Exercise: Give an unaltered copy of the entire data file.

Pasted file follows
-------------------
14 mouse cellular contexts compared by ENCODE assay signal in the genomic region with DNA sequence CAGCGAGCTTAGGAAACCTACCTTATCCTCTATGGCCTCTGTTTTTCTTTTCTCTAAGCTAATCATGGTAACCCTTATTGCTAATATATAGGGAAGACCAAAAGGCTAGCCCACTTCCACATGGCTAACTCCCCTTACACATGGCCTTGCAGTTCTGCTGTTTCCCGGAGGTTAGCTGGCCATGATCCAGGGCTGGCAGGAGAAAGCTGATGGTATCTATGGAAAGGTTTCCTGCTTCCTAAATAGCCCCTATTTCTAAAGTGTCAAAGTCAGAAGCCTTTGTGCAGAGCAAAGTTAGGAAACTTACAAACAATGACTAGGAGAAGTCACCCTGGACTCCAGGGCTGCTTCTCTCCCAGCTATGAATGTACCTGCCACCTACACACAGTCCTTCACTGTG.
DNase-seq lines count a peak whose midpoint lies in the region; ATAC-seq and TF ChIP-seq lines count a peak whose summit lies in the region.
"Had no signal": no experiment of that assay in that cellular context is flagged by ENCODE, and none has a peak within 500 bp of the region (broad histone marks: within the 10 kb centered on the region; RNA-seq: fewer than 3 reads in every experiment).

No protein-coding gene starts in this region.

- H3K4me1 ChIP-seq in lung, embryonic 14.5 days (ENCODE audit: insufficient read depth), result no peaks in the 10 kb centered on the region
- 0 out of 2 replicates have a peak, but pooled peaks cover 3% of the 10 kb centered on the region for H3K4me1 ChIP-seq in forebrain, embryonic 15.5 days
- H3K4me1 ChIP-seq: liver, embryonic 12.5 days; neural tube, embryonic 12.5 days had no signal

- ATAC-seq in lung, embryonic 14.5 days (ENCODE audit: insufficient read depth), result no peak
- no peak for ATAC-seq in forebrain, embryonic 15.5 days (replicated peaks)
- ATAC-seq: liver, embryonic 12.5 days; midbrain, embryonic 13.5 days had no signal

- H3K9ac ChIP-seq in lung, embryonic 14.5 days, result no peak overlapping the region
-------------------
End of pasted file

14 mouse cellular contexts compared by ENCODE assay signal in the genomic region with DNA sequence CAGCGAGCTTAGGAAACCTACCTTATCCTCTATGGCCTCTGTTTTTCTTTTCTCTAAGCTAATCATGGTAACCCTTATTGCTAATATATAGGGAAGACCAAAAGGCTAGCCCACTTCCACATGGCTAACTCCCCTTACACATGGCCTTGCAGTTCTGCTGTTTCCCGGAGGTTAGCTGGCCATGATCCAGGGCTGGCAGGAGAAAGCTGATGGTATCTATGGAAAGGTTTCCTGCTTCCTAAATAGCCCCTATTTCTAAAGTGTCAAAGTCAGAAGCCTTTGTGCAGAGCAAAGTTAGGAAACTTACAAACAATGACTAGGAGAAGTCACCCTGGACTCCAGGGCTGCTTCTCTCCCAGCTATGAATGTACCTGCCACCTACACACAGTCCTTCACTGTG.
DNase-seq lines count a peak whose midpoint lies in the region; ATAC-seq and TF ChIP-seq lines count a peak whose summit lies in the region.
"Had no signal": no experiment of that assay in that cellular context is flagged by ENCODE, and none has a peak within 500 bp of the region (broad histone marks: within the 10 kb centered on the region; RNA-seq: fewer than 3 reads in every experiment).

No protein-coding gene starts in this region.

- H3K4me1 ChIP-seq in lung, embryonic 14.5 days (ENCODE audit: insufficient read depth), result no peaks in the 10 kb centered on the region
- 0 out of 2 replicates have a peak, but pooled peaks cover 3% of the 10 kb centered on the region for H3K4me1 ChIP-seq in forebrain, embryonic 15.5 days
- H3K4me1 ChIP-seq: liver, embryonic 12.5 days; neural tube, embryonic 12.5 days had no signal

- ATAC-seq in lung, embryonic 14.5 days (ENCODE audit: insufficient read depth), result no peak
- no peak for ATAC-seq in forebrain, embryonic 15.5 days (replicated peaks)
- ATAC-seq: liver, embryonic 12.5 days; midbrain, embryonic 13.5 days had no signal

- H3K9ac ChIP-seq in lung, embryonic 14.5 days, result no peak overlapping the region